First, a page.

Two-day conference attracted an international audience of clinical laboratory scientists and addressed major trends in healthcare and laboratory medicine
DATELINE: BIRMINGHAM, ENGLAND—This week in the industrial heartland of the United Kingdom, pathologists and medical laboratory professionals gathered for the 13th Annual Frontiers in Laboratory Medicine (FiLM) conference. The hot topics were new quality management standards for labs in the UK, innovative ways to improve utilization of clinical laboratory tests, and how first mover laboratories in the United Kingdom are using such disruptive technologies as digital pathology and MALDI-TOF mass spectrometry.
FiLM is co-produced annual by the Association for Clinical Biochemistry and The Dark Report. Over the past decade, it has grown into the largest conference in Europe that addresses the management and operation of medical laboratories and histopathology laboratories.
New Medical Laboratory Standards include ISO 15189
Currently, medical laboratories in the United Kingdom are adapting to changes in accreditation and external quality assurance (EQA—known as proficiency testing in the United States). By 2018, all labs in the UK will need to be accredited to the standards of ISO 15189: Medical Laboratories. As this happens, the United Kingdom will join a growing list of nations that now use ISO 15189 as a basis for licensure and accreditation of histopathology and medical laboratories.
On the subject of disruptive technologies, pathologist David Snead, M.D., described the use of a digital pathology system at Coventry and Warwickshire Pathology Services, where he is Cell Path Clinical Lead. This histopathology lab recently acquired the Omnyx digital pathology system and has completed a study to assess any differences in how pathologists would view digital pathology images versus the original glass slides.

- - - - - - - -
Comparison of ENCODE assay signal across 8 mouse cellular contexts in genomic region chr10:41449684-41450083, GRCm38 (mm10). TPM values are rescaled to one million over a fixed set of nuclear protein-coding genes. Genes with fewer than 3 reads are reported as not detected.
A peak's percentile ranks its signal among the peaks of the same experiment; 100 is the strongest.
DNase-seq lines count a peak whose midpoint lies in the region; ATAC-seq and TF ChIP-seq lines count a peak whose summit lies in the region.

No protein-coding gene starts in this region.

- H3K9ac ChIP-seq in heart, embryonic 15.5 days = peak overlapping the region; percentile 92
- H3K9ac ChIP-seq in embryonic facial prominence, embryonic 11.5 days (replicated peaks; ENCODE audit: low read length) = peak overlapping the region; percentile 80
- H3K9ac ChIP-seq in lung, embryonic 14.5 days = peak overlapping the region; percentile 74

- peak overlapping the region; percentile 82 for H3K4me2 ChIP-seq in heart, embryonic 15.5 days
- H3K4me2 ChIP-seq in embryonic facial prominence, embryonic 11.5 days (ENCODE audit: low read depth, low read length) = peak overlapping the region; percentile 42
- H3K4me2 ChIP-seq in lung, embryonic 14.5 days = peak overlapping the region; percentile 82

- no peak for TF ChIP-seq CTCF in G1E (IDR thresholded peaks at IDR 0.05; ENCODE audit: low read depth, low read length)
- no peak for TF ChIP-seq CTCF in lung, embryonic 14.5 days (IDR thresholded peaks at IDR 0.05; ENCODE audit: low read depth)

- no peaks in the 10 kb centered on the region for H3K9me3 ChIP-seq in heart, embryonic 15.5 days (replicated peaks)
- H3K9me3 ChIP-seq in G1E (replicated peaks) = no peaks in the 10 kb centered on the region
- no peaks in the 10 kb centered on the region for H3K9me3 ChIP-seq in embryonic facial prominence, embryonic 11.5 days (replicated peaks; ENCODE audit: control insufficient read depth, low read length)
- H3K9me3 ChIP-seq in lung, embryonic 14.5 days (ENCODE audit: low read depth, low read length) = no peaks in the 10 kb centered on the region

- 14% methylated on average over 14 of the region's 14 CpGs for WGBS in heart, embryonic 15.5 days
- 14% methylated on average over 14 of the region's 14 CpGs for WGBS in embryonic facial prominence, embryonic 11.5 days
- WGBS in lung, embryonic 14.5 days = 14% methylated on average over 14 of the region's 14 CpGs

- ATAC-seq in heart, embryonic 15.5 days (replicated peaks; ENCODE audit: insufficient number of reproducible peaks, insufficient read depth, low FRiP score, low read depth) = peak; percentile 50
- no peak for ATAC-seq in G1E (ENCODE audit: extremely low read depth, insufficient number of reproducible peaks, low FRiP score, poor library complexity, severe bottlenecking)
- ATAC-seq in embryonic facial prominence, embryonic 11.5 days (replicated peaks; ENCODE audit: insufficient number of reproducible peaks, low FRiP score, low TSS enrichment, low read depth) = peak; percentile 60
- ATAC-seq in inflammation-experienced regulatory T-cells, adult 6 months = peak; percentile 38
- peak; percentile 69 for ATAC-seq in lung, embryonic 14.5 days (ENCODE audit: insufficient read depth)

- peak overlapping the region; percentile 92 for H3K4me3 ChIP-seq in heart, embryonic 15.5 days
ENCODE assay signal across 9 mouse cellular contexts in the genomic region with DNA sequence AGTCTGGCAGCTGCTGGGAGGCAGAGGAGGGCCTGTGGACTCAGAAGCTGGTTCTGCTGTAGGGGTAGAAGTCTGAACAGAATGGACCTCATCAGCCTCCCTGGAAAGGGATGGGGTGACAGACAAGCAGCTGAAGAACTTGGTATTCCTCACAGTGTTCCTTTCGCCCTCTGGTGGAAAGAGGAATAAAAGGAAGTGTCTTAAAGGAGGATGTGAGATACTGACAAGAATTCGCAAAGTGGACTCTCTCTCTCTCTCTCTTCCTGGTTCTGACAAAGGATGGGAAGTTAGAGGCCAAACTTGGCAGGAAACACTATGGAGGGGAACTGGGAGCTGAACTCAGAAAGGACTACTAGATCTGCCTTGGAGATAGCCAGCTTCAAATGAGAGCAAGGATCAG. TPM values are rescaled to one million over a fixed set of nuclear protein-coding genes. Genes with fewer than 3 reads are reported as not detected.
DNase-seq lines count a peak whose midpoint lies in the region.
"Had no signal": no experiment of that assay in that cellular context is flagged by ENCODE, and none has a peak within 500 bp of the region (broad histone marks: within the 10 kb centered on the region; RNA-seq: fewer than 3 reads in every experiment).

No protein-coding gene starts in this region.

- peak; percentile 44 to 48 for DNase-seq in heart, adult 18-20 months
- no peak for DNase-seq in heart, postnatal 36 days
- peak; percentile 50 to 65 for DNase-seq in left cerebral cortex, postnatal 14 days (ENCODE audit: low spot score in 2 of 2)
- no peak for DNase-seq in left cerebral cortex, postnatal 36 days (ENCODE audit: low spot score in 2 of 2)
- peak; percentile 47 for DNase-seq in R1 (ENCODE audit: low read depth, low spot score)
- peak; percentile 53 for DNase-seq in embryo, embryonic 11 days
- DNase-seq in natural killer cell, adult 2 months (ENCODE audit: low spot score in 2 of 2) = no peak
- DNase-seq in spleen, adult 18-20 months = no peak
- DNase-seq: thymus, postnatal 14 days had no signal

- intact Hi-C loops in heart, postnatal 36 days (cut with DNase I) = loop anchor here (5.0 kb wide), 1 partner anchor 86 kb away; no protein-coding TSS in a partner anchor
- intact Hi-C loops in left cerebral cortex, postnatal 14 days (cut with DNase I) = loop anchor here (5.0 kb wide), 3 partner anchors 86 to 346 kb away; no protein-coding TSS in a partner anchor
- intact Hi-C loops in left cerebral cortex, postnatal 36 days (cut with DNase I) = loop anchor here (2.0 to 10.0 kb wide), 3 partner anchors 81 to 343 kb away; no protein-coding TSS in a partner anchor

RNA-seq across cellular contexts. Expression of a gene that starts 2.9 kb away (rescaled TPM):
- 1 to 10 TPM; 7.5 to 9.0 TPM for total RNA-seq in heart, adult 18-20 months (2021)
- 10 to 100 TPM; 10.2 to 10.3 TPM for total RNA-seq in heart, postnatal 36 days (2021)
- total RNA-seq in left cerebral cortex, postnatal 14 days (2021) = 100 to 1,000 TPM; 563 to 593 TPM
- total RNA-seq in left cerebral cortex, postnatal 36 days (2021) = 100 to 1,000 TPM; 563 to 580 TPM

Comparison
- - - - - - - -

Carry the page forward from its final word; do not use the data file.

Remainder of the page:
According to Snead, the study was based upon 3,050 cases. 10,138 glass slides were imaged at 40X and 1,384 glass slides were imaged at 60X. Overall, there was a strong correlation in how pathologists read the digital images versus the glass slides. However, it was noted that some types of tissue tended to show differently on a digital image versus the glass slide. Plans are to move forward with the deployment of the digital pathology system to learn more about how it can contribute to smoother workflow and improved productivity of histopathologists.
Comparing Medical Lab Management in Australia, Canada, United Kingdom
Utilization of laboratory tests is a big issue for every health system in the world. In a session where medical lab services in Australia, Canada, and the United Kingdom were compared, all three speakers discussed the opportunity for clinical biochemists, pathologists, and medical laboratory scientists to be more proactive in helping physicians order the right test at the right time for each of their patients.
“Healthcare’s transition to personalized medicine and precision medicine opens the door for medical laboratory professionals to help physicians do a better job of diagnosing their patients and selecting optimal therapies,” noted Neil Anderson, Ph.D., Clinical Director, Coventry and Warwickshire Pathology Services in Coventry, England. “This same transition is happening in the United Kingdom, Canada, and Australia, as well as in most developed nations.”
Kilpatrick’s two co-presenters, Ken Barr, Ph.D., Executive Director of SA Pathology in Adelaide, South Australia, and Vince D’Mello, Ph.D., Integrated Laboratory Administrative Director at Grand River and St. Mary’s General Hospital in Ontario, Canada, both agreed with this assessment.